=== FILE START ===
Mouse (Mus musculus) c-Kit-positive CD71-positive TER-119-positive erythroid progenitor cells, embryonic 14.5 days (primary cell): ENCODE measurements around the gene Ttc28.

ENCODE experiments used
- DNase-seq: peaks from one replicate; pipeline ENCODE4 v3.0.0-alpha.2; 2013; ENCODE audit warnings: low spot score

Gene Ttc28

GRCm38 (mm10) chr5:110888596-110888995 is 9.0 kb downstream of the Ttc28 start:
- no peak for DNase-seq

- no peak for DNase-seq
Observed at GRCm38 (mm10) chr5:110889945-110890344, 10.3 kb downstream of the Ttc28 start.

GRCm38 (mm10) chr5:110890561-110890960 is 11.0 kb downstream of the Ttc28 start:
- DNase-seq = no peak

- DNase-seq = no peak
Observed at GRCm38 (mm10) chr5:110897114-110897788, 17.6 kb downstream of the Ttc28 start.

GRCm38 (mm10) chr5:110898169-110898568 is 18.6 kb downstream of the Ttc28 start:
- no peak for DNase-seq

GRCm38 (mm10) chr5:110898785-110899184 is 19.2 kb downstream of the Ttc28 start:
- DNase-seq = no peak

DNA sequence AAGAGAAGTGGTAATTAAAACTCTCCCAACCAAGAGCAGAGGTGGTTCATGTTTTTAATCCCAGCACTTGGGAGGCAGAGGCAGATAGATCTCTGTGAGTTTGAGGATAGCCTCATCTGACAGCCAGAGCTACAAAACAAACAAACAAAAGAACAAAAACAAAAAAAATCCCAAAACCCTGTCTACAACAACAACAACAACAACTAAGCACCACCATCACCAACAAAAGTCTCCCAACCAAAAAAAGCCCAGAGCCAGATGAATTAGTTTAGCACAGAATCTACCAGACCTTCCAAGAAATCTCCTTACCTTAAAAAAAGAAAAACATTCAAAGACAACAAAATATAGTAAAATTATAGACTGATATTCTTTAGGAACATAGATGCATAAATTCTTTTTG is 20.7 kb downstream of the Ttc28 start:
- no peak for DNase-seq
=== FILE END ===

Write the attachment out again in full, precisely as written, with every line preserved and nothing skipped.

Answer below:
Mouse (Mus musculus) c-Kit-positive CD71-positive TER-119-positive erythroid progenitor cells, embryonic 14.5 days (primary cell): ENCODE measurements around the gene Ttc28.

ENCODE experiments used
- DNase-seq: peaks from one replicate; pipeline ENCODE4 v3.0.0-alpha.2; 2013; ENCODE audit warnings: low spot score

Gene Ttc28

GRCm38 (mm10) chr5:110888596-110888995 is 9.0 kb downstream of the Ttc28 start:
- no peak for DNase-seq

- no peak for DNase-seq
Observed at GRCm38 (mm10) chr5:110889945-110890344, 10.3 kb downstream of the Ttc28 start.

GRCm38 (mm10) chr5:110890561-110890960 is 11.0 kb downstream of the Ttc28 start:
- DNase-seq = no peak

- DNase-seq = no peak
Observed at GRCm38 (mm10) chr5:110897114-110897788, 17.6 kb downstream of the Ttc28 start.

GRCm38 (mm10) chr5:110898169-110898568 is 18.6 kb downstream of the Ttc28 start:
- no peak for DNase-seq

GRCm38 (mm10) chr5:110898785-110899184 is 19.2 kb downstream of the Ttc28 start:
- DNase-seq = no peak

DNA sequence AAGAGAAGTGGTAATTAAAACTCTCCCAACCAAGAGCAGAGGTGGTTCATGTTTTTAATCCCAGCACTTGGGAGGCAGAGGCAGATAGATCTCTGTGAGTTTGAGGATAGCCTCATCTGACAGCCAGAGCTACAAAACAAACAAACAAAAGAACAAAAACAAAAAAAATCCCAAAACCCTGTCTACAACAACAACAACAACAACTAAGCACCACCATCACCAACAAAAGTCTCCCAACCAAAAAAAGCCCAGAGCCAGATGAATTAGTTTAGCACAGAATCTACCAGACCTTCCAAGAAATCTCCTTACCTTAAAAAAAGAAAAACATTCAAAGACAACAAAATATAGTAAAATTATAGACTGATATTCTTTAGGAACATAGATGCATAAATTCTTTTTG is 20.7 kb downstream of the Ttc28 start:
- no peak for DNase-seq